The Season of the Witch: Radiohead Drop Their New Single

Introducing a little-known but promising British rock ensemble.
By    May 4, 2016

Will Schube‘s just bitter Radiohead never sent him a letter.

Ever since word passed down from on high that Radiohead were maybe sort of working on a new album, the world has been holding its collective breath. Radiohead’s music aims to break down and tear apart such myth-making; but they’re just too good to fail. You can’t blame them for this irony, but it’s funny nonetheless.

So when Radiohead deleted their internet presence and sent newsletter subscribers an actual letter (ominous, to boot), it felt like…they were trolling the thing the internet had turned them into. It felt very un-Radiohead, but here we are.

We all knew that the first piece of actual, real music—and not a note from a former manager that says, “trust me, this shit bangs”—would elicit takes so hot no one would ever need Sriracha again.

So here we go: “Burn the Witch,” the aforementioned NEW ONE is middling to aight at best. It sounds like they pasted Jonny Greenwood’s There Will Be Blood strings over bass-synth blurts, except Greenwood’s pulsing, plucked strings were intense and unpleasant in that movie. These sound joyous.

Thom Yorke’s voice sounds afloat in this foreign universe. The lyrics aren’t “where the hell am I,” but they might as well be. For all of the uneasiness it causes, it’s still a Radiohead song. Great moments abound. Thom Yorke singing, “This is a low flying panic attack” produces butterflies. This band still trying to be otherworldly is enough for me. But Radiohead post-King of Limbs may not be a great band. That record has brilliant moments and some awesome innovations but Radiohead has never been a band with which “some” is associated.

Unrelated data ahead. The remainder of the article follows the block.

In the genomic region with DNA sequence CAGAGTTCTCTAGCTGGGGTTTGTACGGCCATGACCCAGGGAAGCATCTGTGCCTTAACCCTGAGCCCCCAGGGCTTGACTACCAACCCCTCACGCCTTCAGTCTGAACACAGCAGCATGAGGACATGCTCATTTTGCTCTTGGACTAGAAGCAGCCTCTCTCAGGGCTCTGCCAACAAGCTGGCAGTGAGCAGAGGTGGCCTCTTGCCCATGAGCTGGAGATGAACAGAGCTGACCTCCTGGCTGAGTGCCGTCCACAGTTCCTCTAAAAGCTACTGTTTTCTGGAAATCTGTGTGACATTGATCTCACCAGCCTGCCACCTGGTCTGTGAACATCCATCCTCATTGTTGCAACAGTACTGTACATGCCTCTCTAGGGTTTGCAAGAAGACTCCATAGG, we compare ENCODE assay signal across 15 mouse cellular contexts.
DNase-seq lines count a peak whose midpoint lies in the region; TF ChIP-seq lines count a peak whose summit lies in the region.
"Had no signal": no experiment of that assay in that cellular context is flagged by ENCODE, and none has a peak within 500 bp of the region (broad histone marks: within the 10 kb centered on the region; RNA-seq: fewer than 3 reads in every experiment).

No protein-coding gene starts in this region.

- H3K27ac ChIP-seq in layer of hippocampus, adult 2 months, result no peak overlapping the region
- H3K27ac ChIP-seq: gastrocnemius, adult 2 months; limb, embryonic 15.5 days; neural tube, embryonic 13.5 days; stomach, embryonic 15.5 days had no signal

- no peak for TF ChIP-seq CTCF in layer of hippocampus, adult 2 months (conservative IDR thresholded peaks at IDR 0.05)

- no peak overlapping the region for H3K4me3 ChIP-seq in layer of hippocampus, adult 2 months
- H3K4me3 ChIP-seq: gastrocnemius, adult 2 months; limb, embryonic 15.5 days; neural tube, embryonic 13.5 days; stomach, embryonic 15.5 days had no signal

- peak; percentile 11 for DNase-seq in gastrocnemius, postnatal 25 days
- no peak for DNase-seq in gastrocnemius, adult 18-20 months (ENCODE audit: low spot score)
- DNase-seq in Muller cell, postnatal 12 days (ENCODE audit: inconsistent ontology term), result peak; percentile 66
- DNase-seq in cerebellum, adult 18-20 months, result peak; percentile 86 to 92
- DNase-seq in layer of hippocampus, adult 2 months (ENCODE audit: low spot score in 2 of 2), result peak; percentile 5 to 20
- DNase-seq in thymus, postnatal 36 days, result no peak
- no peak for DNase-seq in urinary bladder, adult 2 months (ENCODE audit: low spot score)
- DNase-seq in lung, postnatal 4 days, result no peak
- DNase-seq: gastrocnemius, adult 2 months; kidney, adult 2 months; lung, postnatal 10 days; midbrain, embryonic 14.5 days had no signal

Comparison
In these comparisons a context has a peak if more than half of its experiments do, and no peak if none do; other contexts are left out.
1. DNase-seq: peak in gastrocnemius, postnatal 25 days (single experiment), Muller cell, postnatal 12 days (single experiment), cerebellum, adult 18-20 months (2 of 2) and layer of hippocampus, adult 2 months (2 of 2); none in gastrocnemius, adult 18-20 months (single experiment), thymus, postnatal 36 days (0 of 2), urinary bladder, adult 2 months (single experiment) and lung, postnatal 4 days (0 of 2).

But then the strings swell and Thom Yorke’s voice dissipates. The song’s peak is sinister and—maybe Radiohead was right in sending their fans a warning letter after all. There Will Be Blood strings turn into an acid trip and I sound like a total idiot for calling this thing middling only three paragraphs ago. This is why hot takes are bad. Listen to the whole song once—maybe even twice—before you write or think, or if that fails, Tweet.

The video ends with the cartoon town (based on the English show, The Trumptons — GET IT) burning the wooden witch and you realize that for three minutes you didn’t think that this song was a clever metaphor for good and evil—that nice, decent people can still come together to break up the bad shit. You forgot because freaking Radiohead put out a new song. For three minutes you forgot that Donald Trump may be our next president. That David Bowie AND Prince just died and we have only so many geniuses left. That Britain’s leftist party hates Jews. That a city in Canada is literally on fire. Radiohead didn’t. And that’s why they still—and always will—matter. They can’t forget.

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